Divisions over who should lead the fight against climate change should be laid aside say ministers from some of the world's poorest countries.
The vexed issue of which countries should bear the greatest responsibility for cutting greenhouse gas emissions has been a sticking point in international negotiations for two decades. Under the original settlement reached in 1992 at the Rio Earth Summit and formalised in the 1997 Kyoto Protocol, some rapidly emerging economies such as China were left out of the roster of obligations to curb emissions.
However, China is now the world’s biggest emitter and second-biggest economy, prompting many nations to question whether the divisions that were relevant 20 years ago should still apply today.
Ministers from the world’s least-developed countries, small island states and a sprinkling of developed and larger developing nations gathered in Brussels for a two-day meeting ahead of global climate change talks in Bonn this week.
Connie Hedegaard, the European Union climate chief, who was hosting the meeting, said countries had recognised that there were limits to how useful the old division between developed and developing countries were in the 21st century.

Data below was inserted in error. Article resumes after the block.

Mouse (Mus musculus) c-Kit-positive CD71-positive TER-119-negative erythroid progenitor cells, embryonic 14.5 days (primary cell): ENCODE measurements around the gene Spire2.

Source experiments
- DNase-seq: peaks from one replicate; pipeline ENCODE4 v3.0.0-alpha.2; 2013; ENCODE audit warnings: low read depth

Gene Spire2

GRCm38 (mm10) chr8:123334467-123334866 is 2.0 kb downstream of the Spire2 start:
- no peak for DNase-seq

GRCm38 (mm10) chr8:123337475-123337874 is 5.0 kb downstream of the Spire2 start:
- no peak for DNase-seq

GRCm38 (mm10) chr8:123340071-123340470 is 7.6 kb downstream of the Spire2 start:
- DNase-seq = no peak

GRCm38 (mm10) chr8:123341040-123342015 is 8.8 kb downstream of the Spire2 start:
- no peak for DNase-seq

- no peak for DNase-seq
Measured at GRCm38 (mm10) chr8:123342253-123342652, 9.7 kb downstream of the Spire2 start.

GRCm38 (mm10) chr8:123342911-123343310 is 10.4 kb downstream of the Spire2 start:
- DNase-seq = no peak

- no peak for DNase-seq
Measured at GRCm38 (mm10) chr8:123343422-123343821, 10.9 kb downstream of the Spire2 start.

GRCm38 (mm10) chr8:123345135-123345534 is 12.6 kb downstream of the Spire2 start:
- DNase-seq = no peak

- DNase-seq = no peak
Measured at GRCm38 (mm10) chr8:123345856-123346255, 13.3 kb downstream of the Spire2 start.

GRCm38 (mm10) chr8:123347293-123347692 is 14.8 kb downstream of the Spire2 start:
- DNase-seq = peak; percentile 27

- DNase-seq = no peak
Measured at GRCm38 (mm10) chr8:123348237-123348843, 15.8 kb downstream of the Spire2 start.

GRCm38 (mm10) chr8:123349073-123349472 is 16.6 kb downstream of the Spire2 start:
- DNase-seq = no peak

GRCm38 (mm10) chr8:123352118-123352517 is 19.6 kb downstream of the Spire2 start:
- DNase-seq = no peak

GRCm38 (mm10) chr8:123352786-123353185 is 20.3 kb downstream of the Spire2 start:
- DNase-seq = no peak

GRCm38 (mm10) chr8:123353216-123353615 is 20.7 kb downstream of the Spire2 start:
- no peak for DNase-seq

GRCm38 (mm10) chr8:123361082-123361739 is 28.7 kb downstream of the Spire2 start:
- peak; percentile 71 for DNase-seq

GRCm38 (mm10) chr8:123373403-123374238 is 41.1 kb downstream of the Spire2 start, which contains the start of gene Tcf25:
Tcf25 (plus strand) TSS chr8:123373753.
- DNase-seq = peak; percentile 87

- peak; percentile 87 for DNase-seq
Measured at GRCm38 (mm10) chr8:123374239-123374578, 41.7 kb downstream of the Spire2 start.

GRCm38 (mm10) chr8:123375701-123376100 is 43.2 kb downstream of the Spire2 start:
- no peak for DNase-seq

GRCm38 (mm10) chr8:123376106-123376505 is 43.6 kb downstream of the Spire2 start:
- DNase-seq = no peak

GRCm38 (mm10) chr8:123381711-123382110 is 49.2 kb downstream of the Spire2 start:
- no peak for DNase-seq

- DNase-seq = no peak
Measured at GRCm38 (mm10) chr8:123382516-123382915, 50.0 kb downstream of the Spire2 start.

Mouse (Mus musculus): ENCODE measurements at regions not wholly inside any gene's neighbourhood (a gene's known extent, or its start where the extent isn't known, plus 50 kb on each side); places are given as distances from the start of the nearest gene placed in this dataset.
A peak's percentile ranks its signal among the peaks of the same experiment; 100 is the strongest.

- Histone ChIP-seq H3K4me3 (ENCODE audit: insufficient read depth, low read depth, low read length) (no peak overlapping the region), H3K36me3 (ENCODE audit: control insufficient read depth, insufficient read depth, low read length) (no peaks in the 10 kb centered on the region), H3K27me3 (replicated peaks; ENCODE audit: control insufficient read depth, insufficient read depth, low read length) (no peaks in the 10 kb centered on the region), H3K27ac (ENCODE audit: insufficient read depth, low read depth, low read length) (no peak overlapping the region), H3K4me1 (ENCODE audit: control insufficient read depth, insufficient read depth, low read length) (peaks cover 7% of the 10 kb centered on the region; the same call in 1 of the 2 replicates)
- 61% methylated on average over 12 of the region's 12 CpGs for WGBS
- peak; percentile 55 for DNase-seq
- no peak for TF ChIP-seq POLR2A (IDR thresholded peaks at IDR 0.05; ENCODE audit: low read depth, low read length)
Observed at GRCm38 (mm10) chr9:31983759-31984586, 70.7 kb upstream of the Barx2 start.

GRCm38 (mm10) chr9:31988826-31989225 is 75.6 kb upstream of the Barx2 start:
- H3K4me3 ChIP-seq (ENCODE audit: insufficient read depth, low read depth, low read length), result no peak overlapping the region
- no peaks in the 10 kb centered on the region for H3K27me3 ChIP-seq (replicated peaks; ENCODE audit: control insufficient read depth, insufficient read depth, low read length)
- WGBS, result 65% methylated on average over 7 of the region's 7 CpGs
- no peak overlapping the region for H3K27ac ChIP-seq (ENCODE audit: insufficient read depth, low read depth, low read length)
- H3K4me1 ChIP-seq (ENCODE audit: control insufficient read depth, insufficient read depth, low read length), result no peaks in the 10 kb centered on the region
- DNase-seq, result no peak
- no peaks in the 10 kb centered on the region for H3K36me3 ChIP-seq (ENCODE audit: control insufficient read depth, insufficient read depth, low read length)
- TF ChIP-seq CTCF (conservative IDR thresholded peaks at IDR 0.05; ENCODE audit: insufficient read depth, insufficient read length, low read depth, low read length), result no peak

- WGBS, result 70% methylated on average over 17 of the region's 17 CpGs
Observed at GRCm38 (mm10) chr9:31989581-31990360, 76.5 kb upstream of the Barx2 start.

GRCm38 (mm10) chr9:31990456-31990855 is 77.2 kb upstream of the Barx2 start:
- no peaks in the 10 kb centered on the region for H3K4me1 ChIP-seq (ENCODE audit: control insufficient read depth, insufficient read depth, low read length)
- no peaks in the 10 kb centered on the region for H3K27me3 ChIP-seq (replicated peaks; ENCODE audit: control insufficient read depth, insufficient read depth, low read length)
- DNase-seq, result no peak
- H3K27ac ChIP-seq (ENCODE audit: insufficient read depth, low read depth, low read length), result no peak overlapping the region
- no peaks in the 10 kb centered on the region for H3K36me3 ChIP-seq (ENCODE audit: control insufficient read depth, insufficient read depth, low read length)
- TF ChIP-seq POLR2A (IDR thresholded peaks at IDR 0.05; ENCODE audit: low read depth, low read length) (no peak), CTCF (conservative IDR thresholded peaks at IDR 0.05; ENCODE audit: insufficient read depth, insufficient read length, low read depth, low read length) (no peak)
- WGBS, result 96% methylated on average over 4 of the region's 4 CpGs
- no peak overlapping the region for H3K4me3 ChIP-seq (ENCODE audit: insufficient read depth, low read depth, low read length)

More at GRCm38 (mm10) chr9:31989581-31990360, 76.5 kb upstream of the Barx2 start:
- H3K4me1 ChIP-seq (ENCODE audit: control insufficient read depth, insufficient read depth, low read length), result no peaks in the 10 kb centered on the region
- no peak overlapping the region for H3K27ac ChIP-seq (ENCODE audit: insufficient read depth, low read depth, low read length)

She said countries wanted “something more dynamic” in terms of determining the contributions to emissions reductions made by richer and poorer countries than the current system, by which “every two decades countries decide on the categorisation”.
Negotiations on a possible new global treaty that would succeed the Kyoto Protocol are to resume again this November, after last year’s talks concluded with a resolution to write a new agreement by 2015 that would come into force from 2020.
Interim discussions among the world’s environment ministers will take place later this month in Bonn, where some of the parameters for the next three years of talks will be set.
Ahead of last year’s climate change talks in Durban, the EU forged a broad alliance of nations to lobby for a new global agreement on emissions to be signed by 2015 and implemented by 2020.
However, China and India held out against such an agreement until the last minutes of the Durban talks and are understood to be wary of any attempt to move away from the rigid classification of many countries under the Kyoto Protocol, according to which developing countries are absolved from any legally binding obligation to address their greenhouse gas emissions. – © Guardian News & Media 2012